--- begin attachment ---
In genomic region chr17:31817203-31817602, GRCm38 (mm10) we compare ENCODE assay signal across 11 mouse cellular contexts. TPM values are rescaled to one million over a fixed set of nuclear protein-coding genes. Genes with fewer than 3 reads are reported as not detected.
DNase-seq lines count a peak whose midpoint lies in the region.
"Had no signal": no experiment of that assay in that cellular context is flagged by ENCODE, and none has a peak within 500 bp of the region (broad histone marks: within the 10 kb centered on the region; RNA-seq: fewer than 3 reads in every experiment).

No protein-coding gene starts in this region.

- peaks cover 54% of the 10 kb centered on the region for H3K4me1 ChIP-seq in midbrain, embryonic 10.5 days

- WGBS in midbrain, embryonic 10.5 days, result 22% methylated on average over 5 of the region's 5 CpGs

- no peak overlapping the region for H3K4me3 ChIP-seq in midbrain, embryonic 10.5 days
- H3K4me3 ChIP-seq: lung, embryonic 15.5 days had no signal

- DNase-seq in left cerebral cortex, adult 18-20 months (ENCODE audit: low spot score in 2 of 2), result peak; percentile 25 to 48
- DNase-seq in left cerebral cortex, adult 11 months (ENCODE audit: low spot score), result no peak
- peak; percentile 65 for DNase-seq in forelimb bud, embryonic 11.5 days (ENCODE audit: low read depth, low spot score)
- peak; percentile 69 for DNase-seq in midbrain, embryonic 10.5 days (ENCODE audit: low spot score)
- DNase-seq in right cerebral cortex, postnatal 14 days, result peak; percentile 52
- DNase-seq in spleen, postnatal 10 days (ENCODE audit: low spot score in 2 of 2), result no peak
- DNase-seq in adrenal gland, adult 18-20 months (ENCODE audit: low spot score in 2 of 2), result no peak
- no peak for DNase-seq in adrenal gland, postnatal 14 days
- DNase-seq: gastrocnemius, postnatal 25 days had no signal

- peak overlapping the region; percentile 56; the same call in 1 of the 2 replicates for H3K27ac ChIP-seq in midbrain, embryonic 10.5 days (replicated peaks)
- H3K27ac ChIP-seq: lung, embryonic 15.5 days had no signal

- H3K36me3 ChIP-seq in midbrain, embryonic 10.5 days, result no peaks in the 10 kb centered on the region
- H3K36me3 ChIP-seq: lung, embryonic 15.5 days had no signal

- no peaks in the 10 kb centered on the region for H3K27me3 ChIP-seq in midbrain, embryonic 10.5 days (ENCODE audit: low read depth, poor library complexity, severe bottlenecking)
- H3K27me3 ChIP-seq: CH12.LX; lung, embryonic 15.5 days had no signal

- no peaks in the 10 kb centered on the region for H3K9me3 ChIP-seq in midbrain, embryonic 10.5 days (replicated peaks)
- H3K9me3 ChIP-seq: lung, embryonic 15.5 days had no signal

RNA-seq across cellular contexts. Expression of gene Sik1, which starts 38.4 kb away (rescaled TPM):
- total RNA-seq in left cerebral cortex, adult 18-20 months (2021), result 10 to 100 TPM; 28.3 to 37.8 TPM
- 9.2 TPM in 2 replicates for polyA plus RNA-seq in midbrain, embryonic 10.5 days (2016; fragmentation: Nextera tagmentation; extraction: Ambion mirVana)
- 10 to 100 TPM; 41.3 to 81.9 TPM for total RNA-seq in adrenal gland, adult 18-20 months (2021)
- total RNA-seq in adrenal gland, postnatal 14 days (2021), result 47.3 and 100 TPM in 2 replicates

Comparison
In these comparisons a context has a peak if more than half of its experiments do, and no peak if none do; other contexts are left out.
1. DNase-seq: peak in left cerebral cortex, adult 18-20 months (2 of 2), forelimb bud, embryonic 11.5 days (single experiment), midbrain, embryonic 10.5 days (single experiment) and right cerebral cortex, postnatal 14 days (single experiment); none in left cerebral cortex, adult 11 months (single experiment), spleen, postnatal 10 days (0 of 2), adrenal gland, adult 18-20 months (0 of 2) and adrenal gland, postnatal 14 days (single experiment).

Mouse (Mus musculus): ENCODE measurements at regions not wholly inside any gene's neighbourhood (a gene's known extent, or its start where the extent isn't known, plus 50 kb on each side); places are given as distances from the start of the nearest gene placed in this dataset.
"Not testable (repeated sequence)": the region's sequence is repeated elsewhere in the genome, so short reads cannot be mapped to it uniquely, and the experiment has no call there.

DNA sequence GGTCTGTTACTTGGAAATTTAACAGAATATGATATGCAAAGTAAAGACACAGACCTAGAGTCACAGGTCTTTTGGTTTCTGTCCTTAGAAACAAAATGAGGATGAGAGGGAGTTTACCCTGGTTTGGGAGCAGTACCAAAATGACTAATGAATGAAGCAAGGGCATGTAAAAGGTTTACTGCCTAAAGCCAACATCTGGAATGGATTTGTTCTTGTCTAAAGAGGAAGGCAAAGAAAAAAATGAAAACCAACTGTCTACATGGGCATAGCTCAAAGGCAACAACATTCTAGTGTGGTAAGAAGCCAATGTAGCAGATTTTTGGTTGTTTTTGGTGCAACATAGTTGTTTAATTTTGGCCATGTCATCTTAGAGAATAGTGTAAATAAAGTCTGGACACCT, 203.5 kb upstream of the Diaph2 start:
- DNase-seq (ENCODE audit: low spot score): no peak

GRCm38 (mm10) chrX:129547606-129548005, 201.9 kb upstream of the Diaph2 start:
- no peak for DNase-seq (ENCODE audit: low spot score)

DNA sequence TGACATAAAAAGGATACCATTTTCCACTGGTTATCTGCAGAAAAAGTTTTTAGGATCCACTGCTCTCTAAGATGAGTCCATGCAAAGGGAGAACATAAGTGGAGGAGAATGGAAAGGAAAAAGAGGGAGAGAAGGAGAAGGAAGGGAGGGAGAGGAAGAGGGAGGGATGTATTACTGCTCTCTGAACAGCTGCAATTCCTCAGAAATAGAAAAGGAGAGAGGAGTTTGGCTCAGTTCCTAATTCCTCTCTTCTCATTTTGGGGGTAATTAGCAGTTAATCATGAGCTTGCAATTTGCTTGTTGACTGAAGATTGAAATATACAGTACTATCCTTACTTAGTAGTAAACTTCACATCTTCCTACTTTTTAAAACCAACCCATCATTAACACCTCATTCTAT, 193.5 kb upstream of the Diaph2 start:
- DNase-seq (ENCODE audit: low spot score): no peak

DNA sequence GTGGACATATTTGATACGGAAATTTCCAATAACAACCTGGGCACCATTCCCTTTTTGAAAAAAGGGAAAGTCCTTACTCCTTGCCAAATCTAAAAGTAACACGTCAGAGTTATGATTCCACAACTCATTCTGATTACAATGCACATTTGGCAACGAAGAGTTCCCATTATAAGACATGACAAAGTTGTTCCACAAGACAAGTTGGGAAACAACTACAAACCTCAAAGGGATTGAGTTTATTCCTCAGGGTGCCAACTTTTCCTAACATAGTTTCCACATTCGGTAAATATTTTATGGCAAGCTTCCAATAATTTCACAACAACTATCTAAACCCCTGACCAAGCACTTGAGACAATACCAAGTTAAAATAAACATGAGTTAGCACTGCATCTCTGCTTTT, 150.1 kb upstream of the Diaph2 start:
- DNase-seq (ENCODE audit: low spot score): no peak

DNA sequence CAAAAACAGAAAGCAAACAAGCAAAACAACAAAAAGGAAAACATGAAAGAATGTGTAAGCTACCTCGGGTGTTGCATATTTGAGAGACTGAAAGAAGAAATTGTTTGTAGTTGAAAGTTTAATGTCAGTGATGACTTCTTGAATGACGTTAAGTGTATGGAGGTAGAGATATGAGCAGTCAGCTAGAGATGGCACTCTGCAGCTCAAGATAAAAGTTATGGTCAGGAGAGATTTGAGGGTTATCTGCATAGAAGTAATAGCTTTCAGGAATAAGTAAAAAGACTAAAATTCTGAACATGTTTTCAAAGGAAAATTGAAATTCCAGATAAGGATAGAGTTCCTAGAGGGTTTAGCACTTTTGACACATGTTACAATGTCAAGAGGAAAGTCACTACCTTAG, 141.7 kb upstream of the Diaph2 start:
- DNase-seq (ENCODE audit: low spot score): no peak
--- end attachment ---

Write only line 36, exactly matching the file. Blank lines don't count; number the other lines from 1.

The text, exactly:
DNA sequence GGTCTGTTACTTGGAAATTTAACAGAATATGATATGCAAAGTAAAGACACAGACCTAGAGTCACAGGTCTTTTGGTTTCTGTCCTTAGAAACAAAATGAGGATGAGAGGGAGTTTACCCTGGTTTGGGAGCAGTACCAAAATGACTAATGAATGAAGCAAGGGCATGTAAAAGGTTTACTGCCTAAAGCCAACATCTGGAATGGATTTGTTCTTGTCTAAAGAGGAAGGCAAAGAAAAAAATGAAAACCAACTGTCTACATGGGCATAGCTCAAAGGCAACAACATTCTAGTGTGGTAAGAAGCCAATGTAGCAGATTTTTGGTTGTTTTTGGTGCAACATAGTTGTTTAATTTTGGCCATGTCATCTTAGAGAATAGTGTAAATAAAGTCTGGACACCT, 203.5 kb upstream of the Diaph2 start: